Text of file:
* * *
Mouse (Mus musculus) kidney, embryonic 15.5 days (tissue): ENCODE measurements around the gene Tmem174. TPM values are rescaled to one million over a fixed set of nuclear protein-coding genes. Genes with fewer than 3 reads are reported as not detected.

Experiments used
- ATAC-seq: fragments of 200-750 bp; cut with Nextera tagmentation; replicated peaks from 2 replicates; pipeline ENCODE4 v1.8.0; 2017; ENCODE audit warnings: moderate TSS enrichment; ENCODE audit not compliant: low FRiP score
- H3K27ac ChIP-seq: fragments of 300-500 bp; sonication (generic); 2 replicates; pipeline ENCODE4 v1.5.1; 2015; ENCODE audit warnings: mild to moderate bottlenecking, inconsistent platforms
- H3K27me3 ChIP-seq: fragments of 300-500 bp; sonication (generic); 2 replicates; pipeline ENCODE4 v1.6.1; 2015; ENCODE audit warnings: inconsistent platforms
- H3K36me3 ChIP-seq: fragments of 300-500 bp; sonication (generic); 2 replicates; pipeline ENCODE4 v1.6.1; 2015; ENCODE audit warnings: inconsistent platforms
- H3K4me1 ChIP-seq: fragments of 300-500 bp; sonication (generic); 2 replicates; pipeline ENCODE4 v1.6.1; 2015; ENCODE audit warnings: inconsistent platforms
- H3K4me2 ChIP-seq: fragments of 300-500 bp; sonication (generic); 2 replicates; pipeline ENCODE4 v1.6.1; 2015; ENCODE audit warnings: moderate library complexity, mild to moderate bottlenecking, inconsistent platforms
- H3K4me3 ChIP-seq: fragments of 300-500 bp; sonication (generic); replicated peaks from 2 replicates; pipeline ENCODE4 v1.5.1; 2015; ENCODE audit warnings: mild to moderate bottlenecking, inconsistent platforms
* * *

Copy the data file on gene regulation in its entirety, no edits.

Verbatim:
Mouse (Mus musculus) kidney, embryonic 15.5 days (tissue): ENCODE measurements around the gene Tmem174. TPM values are rescaled to one million over a fixed set of nuclear protein-coding genes. Genes with fewer than 3 reads are reported as not detected.

Experiments used
- ATAC-seq: fragments of 200-750 bp; cut with Nextera tagmentation; replicated peaks from 2 replicates; pipeline ENCODE4 v1.8.0; 2017; ENCODE audit warnings: moderate TSS enrichment; ENCODE audit not compliant: low FRiP score
- H3K27ac ChIP-seq: fragments of 300-500 bp; sonication (generic); 2 replicates; pipeline ENCODE4 v1.5.1; 2015; ENCODE audit warnings: mild to moderate bottlenecking, inconsistent platforms
- H3K27me3 ChIP-seq: fragments of 300-500 bp; sonication (generic); 2 replicates; pipeline ENCODE4 v1.6.1; 2015; ENCODE audit warnings: inconsistent platforms
- H3K36me3 ChIP-seq: fragments of 300-500 bp; sonication (generic); 2 replicates; pipeline ENCODE4 v1.6.1; 2015; ENCODE audit warnings: inconsistent platforms
- H3K4me1 ChIP-seq: fragments of 300-500 bp; sonication (generic); 2 replicates; pipeline ENCODE4 v1.6.1; 2015; ENCODE audit warnings: inconsistent platforms
- H3K4me2 ChIP-seq: fragments of 300-500 bp; sonication (generic); 2 replicates; pipeline ENCODE4 v1.6.1; 2015; ENCODE audit warnings: moderate library complexity, mild to moderate bottlenecking, inconsistent platforms
- H3K4me3 ChIP-seq: fragments of 300-500 bp; sonication (generic); replicated peaks from 2 replicates; pipeline ENCODE4 v1.5.1; 2015; ENCODE audit warnings: mild to moderate bottlenecking, inconsistent platforms